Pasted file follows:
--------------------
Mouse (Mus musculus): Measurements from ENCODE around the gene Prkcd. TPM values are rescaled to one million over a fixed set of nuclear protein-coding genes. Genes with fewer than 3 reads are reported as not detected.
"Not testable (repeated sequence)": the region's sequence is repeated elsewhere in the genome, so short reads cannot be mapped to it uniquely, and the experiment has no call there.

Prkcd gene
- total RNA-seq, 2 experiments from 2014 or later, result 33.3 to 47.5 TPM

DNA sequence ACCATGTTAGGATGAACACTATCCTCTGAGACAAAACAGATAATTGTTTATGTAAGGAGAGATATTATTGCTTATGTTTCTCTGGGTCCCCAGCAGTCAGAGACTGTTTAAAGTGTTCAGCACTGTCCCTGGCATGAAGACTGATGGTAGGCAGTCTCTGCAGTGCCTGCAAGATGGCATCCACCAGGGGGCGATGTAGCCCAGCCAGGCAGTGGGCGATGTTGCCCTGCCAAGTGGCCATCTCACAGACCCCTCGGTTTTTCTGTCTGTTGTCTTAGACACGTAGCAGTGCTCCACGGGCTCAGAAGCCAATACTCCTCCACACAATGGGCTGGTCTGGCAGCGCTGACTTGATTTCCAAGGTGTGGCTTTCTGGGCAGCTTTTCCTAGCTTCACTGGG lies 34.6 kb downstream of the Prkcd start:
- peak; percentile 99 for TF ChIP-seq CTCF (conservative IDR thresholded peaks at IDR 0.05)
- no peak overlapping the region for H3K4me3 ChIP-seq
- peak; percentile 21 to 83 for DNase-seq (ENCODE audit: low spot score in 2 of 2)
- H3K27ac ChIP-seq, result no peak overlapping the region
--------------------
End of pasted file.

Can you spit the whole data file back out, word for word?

Mouse (Mus musculus): Measurements from ENCODE around the gene Prkcd. TPM values are rescaled to one million over a fixed set of nuclear protein-coding genes. Genes with fewer than 3 reads are reported as not detected.
"Not testable (repeated sequence)": the region's sequence is repeated elsewhere in the genome, so short reads cannot be mapped to it uniquely, and the experiment has no call there.

Prkcd gene
- total RNA-seq, 2 experiments from 2014 or later, result 33.3 to 47.5 TPM

DNA sequence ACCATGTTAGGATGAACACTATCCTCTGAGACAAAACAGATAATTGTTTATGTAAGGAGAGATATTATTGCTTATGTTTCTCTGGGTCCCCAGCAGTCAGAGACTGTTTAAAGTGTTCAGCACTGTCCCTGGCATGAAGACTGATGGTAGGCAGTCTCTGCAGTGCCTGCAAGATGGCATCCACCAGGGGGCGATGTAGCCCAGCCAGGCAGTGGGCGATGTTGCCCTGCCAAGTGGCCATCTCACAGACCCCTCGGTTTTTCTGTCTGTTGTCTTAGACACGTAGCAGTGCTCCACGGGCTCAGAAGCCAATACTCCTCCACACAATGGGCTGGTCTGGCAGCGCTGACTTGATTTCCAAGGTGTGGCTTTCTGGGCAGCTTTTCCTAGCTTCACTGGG lies 34.6 kb downstream of the Prkcd start:
- peak; percentile 99 for TF ChIP-seq CTCF (conservative IDR thresholded peaks at IDR 0.05)
- no peak overlapping the region for H3K4me3 ChIP-seq
- peak; percentile 21 to 83 for DNase-seq (ENCODE audit: low spot score in 2 of 2)
- H3K27ac ChIP-seq, result no peak overlapping the region